It’s your birthday today. You would be 70. I can’t believe it.
So much has changed since I last felt the need to write to you. I have apparently written sixteen Letters to Mom entries since you died in 2010. They help me, and I have clearly healed some with each year, as I didn’t write to you at all in 2014. 2014 wan’t easy though and I’m writing to you from a different house which I share with my best friend, Pete. My second marriage fell apart and Neil and I went our separate ways. We’re friends, and have found a way to have a new kind of healthy relationship. I am grateful.
There’s not many of our family left now, Mom; grandma is gone, Edith is gone. Kevin is our eldest now and he’s only in his fifties. We are a family of children now. I sometimes think about who will care about what I hold of yours, of dad’s and the other memorabilia of our lives when I die. I have no children. My relationships with my remaining family are pretty good for the most part, but not close. We were all closer once, decades ago when we all still lived near enough to see each other and have Christmas or Thanksgiving in the same house, but that’s a long time ago and each has a new family, new groupings. It’s life. My group, by comparison is pretty small; it’s just me.
I have friends, so don’t worry, and remaining, remote family is still family and we look out for each other from our places around the world. What I have noticed in recent years is how families evolve for people who need people. Pete’s parents invited me to their family Christmas. I was away with them for a few days, and though I initially felt strange, I found myself becoming a little part of a new group. They care about me, I care about them. It’s nice. I’ve been accepted into their family.
There was an old woman in the village named Vera who died last year. We were friends, and I thought of her as both a friend and a grandma figure. We didn’t see each other so much over 2013-2014 due to my own difficulties consuming me, but I treasure the time we had. Just before Vera died, I went to see her and to deliver some balls of yarn meant for her from another elderly village lady.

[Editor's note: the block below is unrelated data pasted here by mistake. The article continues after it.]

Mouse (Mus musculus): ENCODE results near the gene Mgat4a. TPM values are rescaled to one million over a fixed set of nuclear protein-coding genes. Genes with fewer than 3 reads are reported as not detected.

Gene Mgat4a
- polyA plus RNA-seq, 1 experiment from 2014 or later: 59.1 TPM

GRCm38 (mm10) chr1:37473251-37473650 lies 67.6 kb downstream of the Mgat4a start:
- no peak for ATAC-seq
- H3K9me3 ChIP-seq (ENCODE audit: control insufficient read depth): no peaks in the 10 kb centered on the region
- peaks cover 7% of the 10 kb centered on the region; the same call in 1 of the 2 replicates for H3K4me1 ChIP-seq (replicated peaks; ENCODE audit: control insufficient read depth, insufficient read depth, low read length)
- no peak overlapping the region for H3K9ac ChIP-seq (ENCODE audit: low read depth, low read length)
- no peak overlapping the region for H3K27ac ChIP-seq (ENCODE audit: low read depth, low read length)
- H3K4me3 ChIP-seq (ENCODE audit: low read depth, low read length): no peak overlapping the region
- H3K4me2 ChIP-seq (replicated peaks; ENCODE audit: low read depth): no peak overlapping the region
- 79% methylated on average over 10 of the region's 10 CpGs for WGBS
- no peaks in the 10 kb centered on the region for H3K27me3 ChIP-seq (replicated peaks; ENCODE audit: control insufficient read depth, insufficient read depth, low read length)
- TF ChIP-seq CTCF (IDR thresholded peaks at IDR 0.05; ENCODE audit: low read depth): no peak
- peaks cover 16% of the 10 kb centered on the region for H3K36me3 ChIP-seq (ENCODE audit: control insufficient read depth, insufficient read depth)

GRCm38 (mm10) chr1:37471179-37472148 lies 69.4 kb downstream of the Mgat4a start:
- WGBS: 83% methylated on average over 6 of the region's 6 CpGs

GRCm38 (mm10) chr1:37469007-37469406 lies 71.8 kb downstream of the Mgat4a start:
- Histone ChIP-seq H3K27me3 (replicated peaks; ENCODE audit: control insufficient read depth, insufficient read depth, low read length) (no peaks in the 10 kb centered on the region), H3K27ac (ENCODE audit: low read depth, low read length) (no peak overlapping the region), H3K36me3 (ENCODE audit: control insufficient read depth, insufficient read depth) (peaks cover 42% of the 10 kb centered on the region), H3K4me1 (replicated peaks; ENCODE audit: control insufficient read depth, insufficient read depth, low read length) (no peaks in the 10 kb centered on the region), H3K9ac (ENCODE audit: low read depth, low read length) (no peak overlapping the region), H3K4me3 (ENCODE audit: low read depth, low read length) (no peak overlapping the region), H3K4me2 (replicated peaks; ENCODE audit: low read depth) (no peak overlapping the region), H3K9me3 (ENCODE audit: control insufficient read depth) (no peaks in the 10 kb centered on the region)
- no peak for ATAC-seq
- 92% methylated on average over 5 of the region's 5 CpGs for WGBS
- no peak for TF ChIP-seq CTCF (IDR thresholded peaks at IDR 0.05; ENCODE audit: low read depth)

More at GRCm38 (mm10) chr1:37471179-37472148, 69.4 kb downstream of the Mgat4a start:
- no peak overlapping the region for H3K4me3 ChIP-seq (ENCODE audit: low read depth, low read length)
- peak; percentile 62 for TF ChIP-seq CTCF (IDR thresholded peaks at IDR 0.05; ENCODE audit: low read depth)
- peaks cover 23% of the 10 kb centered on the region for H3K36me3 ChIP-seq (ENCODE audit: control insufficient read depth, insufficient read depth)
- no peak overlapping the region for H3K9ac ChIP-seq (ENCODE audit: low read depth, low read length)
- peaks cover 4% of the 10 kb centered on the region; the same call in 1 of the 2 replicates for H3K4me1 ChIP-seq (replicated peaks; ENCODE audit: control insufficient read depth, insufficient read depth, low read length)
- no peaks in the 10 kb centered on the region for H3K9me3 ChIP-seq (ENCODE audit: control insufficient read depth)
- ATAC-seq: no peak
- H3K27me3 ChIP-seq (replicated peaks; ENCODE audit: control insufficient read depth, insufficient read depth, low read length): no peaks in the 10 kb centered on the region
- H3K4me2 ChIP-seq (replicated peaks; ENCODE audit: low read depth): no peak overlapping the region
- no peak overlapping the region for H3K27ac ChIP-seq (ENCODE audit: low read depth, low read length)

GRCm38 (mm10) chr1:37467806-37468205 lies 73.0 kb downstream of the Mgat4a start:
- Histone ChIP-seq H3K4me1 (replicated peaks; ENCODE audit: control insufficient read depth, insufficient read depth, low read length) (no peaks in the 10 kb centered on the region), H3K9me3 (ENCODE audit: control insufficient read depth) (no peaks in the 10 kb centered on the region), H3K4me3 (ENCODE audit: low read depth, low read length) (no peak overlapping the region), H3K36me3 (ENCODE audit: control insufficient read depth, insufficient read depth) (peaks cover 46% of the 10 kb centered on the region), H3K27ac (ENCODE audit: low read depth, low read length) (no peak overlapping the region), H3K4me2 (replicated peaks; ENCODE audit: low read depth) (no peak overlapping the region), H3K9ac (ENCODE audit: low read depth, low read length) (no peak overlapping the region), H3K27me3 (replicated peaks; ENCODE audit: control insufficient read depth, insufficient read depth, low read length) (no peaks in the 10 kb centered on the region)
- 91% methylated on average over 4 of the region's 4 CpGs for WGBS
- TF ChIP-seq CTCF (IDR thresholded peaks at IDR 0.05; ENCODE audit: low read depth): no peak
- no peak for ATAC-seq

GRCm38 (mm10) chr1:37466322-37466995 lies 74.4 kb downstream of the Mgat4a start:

Vera was frail, in bed, and had some family and visitors around. I waited my turn to see her. She flashed a wonderful smile when she saw me; I sat by her side. She held my hand tight with bony fingers and only let it go when I asked if she’d like to see the wool I’d brought. ‘Oh yes!’ she said. We took out ball after ball and made small talk about the weight and colours. There was a particularly soft – almost feathery – yarn and she pressed it to her cheek. I did the same to my own. A little more chat, then the wool was packed back into its bag for her to take with her to the hospice. We hugged, squeezed hands, and I left her to her ‘real’ family. That was the last time I saw her; she died days later. I miss her, Mom. I really do, and I regret getting so wrapped up in my own problems that I didn’t see her as often as I had in the past. I can’t change that, but I know she never held it against me. We’d become a family of sorts too.
I’m on my own this evening. Pete is helping with the local play performances and will be back later. I had to go to him last evening to give him the news that his last grandparent was likely dying. She’s in the hospital now after a stroke, and it doesn’t look good. He was due to travel north to see her next week. He told me that when he saw her last year, she said she was ready to die. She goes through the motions, in a big house, alone. If she’s made peace with her readiness to die, we guess – after this stroke – it will happen soon.
Pete has an elderly computer client outside the village who is housebound; he’s kind of adopting her as a friend/grandparent. She has no one, sees almost no one, and is very smart. They get along great. She phoned him just before he left for the play this evening. She’s very ill and has been on fluids all week. No food. No one comes, and the one person who does check in on her is also elderly and can’t risk getting ill too. The doctor has come to her, but that is all. She called Pete because she knows him, he comes to her, and she trusts him. Her dog hasn’t been taken care of properly since she’s in bed. I think we’re going to go see what we can do to help her tomorrow. She didn’t ask us for help, but we’ll likely be cleaning up after the dog, and keeping a lonely, ill woman company for awhile. I think she’s becoming family too. I look forward to meeting her.
So things are always changing, Mom. People come into my life, people leave my life. Sometimes I’m lonely. I have the same propensity as you for keeping to myself and not going out much. Makes my little ‘family’ of friends and family very valuable to me. I may not see or chat with them nearly enough, but they are vital to my survival, even just knowing they are there. I am so grateful.
I love you and miss you.